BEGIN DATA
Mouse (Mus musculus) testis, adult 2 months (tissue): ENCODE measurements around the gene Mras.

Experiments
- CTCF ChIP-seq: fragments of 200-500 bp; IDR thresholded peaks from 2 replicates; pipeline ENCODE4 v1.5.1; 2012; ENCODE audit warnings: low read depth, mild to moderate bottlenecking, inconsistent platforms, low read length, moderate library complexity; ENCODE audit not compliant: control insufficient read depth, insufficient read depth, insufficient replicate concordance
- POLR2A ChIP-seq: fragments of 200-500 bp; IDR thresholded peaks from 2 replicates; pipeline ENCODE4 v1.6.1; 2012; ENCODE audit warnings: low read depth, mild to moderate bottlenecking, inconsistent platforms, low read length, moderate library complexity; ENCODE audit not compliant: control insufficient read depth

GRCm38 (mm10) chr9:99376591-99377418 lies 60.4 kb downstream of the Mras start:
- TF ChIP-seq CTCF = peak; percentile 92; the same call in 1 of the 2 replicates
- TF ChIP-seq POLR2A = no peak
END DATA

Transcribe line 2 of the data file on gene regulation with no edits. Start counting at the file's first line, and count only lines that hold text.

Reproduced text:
Experiments